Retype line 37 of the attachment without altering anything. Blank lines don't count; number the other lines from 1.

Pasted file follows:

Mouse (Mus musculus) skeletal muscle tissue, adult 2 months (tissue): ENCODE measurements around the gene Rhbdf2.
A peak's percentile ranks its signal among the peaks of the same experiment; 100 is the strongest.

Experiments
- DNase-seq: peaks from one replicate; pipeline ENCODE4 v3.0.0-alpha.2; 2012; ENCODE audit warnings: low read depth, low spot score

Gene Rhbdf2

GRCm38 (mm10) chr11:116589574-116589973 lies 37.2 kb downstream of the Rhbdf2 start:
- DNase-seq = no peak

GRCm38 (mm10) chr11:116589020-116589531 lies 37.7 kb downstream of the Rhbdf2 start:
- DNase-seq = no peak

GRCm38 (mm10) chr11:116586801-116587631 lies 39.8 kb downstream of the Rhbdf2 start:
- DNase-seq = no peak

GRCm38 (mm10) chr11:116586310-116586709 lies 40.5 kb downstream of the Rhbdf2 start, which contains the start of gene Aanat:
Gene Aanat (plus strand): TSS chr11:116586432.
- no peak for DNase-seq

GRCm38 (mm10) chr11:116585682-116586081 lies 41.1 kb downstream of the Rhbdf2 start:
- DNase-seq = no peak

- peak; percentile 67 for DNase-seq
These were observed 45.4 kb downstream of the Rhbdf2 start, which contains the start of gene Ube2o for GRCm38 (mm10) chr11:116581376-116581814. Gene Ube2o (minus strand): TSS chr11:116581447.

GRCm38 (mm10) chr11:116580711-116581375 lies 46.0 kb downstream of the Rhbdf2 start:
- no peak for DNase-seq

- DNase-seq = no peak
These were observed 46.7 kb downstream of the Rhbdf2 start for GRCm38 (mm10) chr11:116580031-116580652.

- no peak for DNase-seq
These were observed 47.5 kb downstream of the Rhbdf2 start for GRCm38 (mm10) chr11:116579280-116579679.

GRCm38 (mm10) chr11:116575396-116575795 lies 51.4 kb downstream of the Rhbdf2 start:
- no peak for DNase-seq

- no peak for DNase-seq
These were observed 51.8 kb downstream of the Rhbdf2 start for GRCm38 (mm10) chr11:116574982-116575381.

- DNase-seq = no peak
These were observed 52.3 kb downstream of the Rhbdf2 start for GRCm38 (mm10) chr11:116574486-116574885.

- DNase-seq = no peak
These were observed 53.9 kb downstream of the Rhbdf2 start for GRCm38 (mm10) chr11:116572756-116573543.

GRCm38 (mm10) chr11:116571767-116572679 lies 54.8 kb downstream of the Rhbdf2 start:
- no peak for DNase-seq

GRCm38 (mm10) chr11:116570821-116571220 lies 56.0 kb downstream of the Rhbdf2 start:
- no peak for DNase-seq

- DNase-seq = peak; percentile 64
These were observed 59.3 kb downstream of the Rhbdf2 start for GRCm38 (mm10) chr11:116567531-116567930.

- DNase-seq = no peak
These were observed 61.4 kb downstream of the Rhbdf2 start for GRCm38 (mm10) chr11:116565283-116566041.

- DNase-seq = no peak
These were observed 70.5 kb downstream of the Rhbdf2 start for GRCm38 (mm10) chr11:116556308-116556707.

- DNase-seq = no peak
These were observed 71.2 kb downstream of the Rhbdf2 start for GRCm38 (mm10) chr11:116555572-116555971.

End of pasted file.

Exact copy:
- DNase-seq = peak; percentile 64